I was 18. I was at my 2nd Fraternity Party. Brand new to college life. Surrounded by people I did not know. Social situations I didn’t yet understand. Places I wasn’t familiar with.
I did not know.
I went to the party with new friends. Girls I met in the dorm. Girls I thought were nice. Girls. The party was all boys though. Young men. Brothers and Pledges. All looking to have fun. Everyone had that goal. Nobody had much experience in adult things like this party offered. Drinking – beer and a very alcoholic punch were on offer – was expected. In fact cups were pushed into our hands immediately when my group arrived. We were 18. We had only been drinking a short amount of time. We had no life experience to speak of. We were just barely adults. We were not legal to drink. But we were drinking… and encouraged and flattered to drink a lot.
I drank a lot.
The dance floor was full, the boys were fun, the Alabama night was warm, and the drinks were cold. We all drank too much. Far too much. But we wanted to be liked. We wanted the boys to like us. We wanted to be the fun girls. So we carried on. Until I found myself alone but for one of my friends. The others had left. They didn’t tell us. They just left. We were alone. And we were inebriated. And we were in danger. But we didn’t know that part. Yet.
I got drunk.
I was very sloppily dancing with a much older, very cute boy. He had been paying almost exclusive attention to me for quite a while. He was very polite, always happy to refill my cup, very interested in getting to know me better, not physically pushy. He seemed very nice. But I had definitely had too much to drink. I was far too young to cope with the aftereffects. I fell on the dance floor. He helped me up and I told him I needed to take a break. I was very drunk.
I made a bad choice.
The kind young man, the polite boy, the nice guy… offered me a quiet place to rest for a moment. With my remaining friend. To get myself together. To stop the room from spinning. The quiet place was at the top of the stairs. In the residential part of the fraternity house. In someone’s bedroom. But I was with my girlfriend. He wasn’t there with us. It was just us two girls. We thought we were safe. So we took the offer. We took the refuge.
I was not safe.
Another young man came into the darkened room where we sat, resting. He shoved us alert. He was very young. And scared. He told us that something bad was about to happen to us. That we could not go back into the house. That we needed to go out the window and get out of the house however we could. That we would be badly hurt if we didn’t. That we had to go NOW.
I jumped off of a porch roof.
We were chased. We hid. We got away. Only later did we learn that they had planned to assault us. They were planning a gang rape. The young men were lining up in the hallway. They were deciding who got to go first and who would be last. Being last was a punishment apparently. Going first was an honor. They were planning to do this to two freshman girls. Two drunk freshman girls. Because we were all that was left there at the end of the evening. Because we didn’t know the unspoken code of girls at Frat Parties. No one gave us the book. So we missed the social cues and didn’t leave. We made ourselves targets. We made ourselves victims. We saved ourselves in the end but we almost did not.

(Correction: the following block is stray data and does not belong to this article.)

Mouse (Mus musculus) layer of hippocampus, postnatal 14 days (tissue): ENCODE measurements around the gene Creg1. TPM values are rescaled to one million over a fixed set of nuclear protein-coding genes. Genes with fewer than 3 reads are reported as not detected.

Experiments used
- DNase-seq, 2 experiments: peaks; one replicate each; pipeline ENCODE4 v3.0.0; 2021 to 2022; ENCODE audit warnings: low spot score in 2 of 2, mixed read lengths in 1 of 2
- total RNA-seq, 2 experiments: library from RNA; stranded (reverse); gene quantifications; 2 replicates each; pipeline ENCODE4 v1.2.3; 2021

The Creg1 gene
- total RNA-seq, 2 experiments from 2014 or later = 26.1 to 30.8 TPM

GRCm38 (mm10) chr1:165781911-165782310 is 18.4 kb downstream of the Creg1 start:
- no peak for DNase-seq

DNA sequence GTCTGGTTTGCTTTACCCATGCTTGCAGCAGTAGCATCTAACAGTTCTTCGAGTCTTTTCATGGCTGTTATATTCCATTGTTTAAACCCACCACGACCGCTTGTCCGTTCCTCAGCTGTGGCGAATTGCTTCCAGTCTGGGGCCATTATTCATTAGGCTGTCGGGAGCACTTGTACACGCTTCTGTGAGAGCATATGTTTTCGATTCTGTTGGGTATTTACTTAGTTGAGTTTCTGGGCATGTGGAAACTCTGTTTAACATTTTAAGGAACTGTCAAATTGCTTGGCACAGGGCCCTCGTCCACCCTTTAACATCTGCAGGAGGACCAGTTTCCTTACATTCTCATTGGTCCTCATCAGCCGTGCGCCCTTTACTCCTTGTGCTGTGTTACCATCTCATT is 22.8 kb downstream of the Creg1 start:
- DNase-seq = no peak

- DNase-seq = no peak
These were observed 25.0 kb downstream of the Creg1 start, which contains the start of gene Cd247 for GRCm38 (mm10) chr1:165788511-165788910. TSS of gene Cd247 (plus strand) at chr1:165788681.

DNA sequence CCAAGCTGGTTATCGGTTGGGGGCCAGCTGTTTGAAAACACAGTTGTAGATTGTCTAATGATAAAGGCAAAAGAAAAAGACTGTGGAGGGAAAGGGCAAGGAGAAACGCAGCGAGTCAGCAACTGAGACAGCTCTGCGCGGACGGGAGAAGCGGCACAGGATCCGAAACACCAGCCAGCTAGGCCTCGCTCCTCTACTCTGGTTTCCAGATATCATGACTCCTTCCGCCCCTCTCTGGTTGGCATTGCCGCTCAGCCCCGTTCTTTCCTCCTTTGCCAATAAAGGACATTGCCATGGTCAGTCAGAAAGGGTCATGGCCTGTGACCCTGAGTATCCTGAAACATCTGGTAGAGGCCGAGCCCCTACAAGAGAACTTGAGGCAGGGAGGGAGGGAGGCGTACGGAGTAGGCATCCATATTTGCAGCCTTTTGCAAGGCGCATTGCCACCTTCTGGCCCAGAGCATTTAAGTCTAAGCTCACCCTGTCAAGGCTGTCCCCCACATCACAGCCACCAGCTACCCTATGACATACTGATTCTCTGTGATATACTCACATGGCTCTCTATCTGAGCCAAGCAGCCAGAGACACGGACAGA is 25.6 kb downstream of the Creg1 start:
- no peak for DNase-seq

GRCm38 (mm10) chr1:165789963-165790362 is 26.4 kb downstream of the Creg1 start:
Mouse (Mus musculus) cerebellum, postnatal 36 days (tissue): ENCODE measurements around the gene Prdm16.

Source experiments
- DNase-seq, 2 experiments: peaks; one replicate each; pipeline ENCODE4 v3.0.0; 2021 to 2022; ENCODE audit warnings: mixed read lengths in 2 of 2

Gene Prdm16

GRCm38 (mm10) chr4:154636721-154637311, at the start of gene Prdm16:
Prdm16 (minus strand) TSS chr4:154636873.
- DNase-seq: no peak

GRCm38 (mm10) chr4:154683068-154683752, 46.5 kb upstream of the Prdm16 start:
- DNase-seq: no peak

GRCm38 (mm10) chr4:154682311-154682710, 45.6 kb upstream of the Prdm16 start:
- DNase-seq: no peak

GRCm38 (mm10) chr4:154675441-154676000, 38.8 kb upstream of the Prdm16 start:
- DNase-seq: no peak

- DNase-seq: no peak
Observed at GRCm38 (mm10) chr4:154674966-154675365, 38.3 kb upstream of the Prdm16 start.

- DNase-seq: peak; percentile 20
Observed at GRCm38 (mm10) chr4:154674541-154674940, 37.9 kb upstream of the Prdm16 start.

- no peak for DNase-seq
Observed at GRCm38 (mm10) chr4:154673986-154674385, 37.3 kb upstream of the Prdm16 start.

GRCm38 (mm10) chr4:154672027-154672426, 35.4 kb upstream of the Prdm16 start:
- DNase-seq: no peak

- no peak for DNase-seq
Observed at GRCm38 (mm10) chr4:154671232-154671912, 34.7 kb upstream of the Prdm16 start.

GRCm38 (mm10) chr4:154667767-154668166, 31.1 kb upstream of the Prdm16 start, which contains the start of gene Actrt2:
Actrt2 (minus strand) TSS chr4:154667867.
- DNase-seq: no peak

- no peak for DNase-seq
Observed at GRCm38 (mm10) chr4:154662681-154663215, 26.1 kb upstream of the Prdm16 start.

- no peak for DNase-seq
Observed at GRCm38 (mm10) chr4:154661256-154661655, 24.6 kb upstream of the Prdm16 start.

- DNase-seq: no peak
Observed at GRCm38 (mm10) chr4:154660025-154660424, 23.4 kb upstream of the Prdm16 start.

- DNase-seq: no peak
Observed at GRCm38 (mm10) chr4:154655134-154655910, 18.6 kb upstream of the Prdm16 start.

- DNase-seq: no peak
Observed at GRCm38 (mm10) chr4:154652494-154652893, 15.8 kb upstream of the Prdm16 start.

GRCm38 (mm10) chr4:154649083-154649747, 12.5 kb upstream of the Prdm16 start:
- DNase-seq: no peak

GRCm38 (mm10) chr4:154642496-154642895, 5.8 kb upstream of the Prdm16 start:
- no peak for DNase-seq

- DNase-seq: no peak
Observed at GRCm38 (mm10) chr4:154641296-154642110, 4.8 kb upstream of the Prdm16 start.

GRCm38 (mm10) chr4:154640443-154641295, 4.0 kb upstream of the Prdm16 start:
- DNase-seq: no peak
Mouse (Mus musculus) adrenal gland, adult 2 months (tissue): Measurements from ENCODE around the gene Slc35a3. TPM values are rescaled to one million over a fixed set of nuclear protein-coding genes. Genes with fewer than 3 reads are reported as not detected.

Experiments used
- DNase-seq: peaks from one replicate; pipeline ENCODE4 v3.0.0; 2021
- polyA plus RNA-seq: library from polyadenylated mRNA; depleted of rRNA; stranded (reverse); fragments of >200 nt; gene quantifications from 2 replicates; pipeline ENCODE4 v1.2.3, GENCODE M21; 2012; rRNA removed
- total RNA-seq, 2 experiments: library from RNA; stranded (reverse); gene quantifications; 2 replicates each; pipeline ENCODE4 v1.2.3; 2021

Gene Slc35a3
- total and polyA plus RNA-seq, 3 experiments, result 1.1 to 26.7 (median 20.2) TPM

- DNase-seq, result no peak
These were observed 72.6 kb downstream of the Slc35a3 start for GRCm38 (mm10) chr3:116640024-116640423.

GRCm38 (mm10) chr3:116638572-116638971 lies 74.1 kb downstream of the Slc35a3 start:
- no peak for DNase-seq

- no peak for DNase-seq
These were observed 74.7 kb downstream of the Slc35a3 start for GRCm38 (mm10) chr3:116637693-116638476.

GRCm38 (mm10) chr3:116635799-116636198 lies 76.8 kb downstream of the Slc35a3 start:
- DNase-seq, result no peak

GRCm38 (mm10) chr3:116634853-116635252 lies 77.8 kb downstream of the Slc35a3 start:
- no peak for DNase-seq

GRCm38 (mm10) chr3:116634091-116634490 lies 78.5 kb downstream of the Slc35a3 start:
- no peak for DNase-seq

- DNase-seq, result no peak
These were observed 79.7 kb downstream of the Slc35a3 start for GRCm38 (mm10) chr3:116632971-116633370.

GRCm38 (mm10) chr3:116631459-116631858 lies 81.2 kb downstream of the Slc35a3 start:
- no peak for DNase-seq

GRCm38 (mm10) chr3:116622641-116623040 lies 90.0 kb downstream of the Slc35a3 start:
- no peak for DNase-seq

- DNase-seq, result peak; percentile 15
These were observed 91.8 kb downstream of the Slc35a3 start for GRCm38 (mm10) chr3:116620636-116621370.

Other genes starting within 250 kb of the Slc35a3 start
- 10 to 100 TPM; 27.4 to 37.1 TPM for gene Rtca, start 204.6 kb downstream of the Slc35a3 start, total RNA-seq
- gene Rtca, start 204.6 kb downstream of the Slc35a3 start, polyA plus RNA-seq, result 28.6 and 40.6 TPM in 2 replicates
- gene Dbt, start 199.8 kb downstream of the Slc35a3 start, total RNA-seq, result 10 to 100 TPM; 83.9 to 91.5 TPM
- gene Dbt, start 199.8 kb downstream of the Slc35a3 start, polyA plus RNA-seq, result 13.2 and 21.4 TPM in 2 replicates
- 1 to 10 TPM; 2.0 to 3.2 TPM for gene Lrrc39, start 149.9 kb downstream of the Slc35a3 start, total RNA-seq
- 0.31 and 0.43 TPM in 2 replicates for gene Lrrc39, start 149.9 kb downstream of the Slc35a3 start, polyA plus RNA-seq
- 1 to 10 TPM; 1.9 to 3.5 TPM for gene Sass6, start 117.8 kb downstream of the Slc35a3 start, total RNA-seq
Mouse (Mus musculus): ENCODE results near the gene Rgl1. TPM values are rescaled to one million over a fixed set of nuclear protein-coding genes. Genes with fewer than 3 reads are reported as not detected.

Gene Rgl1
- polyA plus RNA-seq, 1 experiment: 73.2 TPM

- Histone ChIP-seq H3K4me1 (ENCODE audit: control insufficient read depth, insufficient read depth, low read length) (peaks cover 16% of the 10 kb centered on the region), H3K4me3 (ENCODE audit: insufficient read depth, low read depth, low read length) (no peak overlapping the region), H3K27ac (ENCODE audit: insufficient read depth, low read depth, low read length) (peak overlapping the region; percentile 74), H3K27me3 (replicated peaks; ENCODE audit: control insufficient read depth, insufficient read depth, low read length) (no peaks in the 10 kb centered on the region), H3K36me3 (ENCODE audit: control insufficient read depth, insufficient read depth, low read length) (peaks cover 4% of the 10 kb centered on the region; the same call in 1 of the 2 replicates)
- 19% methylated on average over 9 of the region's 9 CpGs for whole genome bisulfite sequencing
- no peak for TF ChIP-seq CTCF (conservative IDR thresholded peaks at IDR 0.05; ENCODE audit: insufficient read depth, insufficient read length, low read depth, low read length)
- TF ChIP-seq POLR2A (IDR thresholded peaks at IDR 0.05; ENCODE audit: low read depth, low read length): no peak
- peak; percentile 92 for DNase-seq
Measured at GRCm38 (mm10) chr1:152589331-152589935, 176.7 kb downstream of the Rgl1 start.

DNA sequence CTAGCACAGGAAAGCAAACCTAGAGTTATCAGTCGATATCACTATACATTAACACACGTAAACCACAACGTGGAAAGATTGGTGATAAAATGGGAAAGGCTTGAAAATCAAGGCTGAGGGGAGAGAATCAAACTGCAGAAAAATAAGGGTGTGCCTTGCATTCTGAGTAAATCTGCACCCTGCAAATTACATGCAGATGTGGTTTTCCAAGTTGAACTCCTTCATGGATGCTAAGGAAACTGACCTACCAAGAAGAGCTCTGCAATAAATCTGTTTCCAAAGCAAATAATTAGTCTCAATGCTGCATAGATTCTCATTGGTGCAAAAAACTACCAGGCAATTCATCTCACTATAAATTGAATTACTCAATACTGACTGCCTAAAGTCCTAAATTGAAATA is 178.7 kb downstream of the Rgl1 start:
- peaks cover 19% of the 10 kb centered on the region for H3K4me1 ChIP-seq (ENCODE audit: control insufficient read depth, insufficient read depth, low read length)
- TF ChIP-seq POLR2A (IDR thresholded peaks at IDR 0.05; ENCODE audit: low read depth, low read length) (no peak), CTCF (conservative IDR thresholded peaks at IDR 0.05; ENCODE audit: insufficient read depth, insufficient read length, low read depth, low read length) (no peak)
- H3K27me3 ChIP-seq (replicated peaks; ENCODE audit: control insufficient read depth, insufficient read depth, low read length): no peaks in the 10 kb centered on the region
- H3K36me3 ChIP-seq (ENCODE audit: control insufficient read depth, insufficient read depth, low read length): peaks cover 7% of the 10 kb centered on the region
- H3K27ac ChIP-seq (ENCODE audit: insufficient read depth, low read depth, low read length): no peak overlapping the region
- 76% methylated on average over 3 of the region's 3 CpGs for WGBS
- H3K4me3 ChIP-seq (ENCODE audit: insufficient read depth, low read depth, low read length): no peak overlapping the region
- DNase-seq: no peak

We made it back to our dorm. We went to bed. We resolved to never discuss what happened. But we forgot that the world didn’t know that commitment. Despite our silence we were re-victimized by women and men alike. We were the trashy girls who stayed too long. We were whores. We were the temptations that almost caused nice boys to do bad things because we were easy. The boys – almost all of whom were older and far more experienced in these social situations- were considered blameless and the two very young and inexperienced girls were considered to blame. We were destroyed reputation-wise. The rumors never stopped.
We never went back to that fraternity house. We hid our shame. We never spoke of the terror and horror of that night. We never talked about how close we came to multiple assaults. At the hands of “nice boys”. Men who are probably raising granddaughters today. Men who would likely vow to kill anyone who considered doing this to their wives, daughters, granddaughters,…and all of the other women in their lives. Respectable men. Good men. Men who were almost rapists. Men who tried to destroy the lives of two young girls who didn’t know how to fight back.
I am that girl.
Yes… I’m still that scared, hurt, angry girl. That young woman who went out to have fun and ended up running for her life. I am her. She is me. And I still hurt. For her. For me. For every woman who has this story. Or another story. We all hurt. And we all learn. Nice boys aren’t always nice. Bad girls aren’t always bad. Black isn’t always black. White isn’t always white. And after midnight everything is a shade of gray.